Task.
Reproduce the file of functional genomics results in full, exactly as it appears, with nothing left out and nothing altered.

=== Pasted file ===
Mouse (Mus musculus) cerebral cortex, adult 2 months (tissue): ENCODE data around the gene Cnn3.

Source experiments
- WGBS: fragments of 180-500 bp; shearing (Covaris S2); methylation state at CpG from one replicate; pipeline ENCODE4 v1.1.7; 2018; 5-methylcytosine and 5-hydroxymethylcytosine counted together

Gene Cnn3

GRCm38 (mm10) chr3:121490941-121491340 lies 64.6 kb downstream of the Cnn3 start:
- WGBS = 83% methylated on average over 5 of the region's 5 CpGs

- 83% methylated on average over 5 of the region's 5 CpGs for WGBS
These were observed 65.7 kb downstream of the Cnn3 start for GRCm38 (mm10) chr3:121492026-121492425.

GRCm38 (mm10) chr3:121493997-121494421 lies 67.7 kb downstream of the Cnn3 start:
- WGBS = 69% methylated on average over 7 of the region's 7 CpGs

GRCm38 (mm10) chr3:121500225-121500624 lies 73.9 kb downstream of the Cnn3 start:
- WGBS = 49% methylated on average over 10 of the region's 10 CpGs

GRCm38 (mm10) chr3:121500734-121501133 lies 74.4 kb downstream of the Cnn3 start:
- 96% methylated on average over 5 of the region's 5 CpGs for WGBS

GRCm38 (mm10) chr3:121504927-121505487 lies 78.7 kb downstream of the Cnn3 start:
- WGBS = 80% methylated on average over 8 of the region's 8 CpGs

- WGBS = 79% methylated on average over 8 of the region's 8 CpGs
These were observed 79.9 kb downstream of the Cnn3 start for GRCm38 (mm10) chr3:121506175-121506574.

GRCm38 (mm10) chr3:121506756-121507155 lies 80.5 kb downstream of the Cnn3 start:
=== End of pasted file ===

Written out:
Mouse (Mus musculus) cerebral cortex, adult 2 months (tissue): ENCODE data around the gene Cnn3.

Source experiments
- WGBS: fragments of 180-500 bp; shearing (Covaris S2); methylation state at CpG from one replicate; pipeline ENCODE4 v1.1.7; 2018; 5-methylcytosine and 5-hydroxymethylcytosine counted together

Gene Cnn3

GRCm38 (mm10) chr3:121490941-121491340 lies 64.6 kb downstream of the Cnn3 start:
- WGBS = 83% methylated on average over 5 of the region's 5 CpGs

- 83% methylated on average over 5 of the region's 5 CpGs for WGBS
These were observed 65.7 kb downstream of the Cnn3 start for GRCm38 (mm10) chr3:121492026-121492425.

GRCm38 (mm10) chr3:121493997-121494421 lies 67.7 kb downstream of the Cnn3 start:
- WGBS = 69% methylated on average over 7 of the region's 7 CpGs

GRCm38 (mm10) chr3:121500225-121500624 lies 73.9 kb downstream of the Cnn3 start:
- WGBS = 49% methylated on average over 10 of the region's 10 CpGs

GRCm38 (mm10) chr3:121500734-121501133 lies 74.4 kb downstream of the Cnn3 start:
- 96% methylated on average over 5 of the region's 5 CpGs for WGBS

GRCm38 (mm10) chr3:121504927-121505487 lies 78.7 kb downstream of the Cnn3 start:
- WGBS = 80% methylated on average over 8 of the region's 8 CpGs

- WGBS = 79% methylated on average over 8 of the region's 8 CpGs
These were observed 79.9 kb downstream of the Cnn3 start for GRCm38 (mm10) chr3:121506175-121506574.

GRCm38 (mm10) chr3:121506756-121507155 lies 80.5 kb downstream of the Cnn3 start: